An online petition to retire the Golden Coach has received more than 9,000 signatures.

The coach was first used in 1898 to carry Wilhelmina to what the Dutch call her “inauguration,” eight years after she became queen at age 10. In recent years, the Golden Coach has been used primarily for the ceremonial opening of the Dutch Parliament in The Hague, and occasionally for weddings and coronations. Since the 1960s, royal trips in the carriage have often been met with street protests.

It was last used in 2015, without incident, after which it underwent a five-year, $1.4 million renovation before it was put on display at the Amsterdam Museum, where it will remain through Feb. 27.

What will happen to it thereafter — whether to put it back in service to the king and queen; or keep it in the museum with lots of explanatory content; or store it somewhere out of sight; or destroy it — has become a matter of intense public debate. Ultimately, the decision will be made by the royal family.

“We must finally end this practice of parading colonial images as displays of power,” Sylvana Simons, a member of Parliament and the founder and leader of an anti-racist political party, BIJ1, said in June.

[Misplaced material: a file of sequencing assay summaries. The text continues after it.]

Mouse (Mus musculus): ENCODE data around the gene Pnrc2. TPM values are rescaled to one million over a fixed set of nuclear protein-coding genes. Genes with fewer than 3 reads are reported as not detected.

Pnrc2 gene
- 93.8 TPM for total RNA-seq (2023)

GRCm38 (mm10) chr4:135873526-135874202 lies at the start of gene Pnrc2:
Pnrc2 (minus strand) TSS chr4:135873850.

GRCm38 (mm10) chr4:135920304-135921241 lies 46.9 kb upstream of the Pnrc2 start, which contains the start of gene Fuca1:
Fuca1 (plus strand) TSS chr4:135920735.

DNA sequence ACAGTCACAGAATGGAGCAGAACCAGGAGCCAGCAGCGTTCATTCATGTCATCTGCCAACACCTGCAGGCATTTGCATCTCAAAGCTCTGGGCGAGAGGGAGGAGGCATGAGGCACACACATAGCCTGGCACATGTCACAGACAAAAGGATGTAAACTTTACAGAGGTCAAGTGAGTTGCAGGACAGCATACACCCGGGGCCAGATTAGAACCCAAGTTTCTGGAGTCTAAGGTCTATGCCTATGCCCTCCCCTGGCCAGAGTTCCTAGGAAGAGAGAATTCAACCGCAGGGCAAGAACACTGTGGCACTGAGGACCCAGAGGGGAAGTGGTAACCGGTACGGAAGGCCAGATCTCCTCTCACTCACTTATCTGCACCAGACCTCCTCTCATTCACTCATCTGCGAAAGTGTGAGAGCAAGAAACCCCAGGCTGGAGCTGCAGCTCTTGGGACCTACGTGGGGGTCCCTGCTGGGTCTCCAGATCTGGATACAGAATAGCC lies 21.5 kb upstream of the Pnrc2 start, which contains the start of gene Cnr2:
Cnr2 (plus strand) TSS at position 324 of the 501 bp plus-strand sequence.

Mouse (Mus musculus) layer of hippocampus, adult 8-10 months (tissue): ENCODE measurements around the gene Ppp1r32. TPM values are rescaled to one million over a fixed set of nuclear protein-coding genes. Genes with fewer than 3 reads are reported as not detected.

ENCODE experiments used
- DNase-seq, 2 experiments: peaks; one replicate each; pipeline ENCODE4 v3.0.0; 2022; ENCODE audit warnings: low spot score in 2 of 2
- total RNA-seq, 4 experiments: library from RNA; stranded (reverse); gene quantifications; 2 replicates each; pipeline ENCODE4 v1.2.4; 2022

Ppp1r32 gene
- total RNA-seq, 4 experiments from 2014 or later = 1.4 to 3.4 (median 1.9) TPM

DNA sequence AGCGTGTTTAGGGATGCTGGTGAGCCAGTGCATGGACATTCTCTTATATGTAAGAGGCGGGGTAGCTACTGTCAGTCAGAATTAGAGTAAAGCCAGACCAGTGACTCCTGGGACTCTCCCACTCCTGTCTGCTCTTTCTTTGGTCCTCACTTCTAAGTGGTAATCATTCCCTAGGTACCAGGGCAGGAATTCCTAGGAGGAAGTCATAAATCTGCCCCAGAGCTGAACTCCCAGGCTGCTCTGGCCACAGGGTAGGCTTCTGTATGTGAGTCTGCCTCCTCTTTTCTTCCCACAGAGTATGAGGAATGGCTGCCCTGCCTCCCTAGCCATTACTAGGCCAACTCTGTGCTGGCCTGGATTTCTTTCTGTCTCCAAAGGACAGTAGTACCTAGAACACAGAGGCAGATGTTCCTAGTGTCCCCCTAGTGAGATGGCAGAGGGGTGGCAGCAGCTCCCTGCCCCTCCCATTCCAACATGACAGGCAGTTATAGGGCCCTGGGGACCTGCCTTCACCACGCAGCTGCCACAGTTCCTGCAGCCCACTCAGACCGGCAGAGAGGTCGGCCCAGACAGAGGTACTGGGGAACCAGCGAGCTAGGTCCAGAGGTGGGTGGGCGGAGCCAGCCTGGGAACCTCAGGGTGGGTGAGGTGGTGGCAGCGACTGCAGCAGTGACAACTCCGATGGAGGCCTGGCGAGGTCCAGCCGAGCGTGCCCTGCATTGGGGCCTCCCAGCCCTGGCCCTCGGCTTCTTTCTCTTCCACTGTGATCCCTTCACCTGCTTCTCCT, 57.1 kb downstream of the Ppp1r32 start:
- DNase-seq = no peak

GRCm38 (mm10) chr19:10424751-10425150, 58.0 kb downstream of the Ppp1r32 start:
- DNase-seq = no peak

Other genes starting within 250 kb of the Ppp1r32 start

Gideon van Meijeren, a lawmaker with the Forum for Democracy, a right-wing populist party, had no patience with that.

“We must not allow ourselves to be emotionally blackmailed by a small group of pushy extremists who see racism under every stone,” he said.

His comment echoed the 2020 Twitter sentiments of a populist Dutch politician, Geert Wilders, who characterized efforts to decommission the coach, known in Dutch as the Gouden Koets, as “left-wing, antiracism terror.” He continued, using a slang term for drop dead: “I say: Don’t bow, don’t kneel, let them all get the rambam!”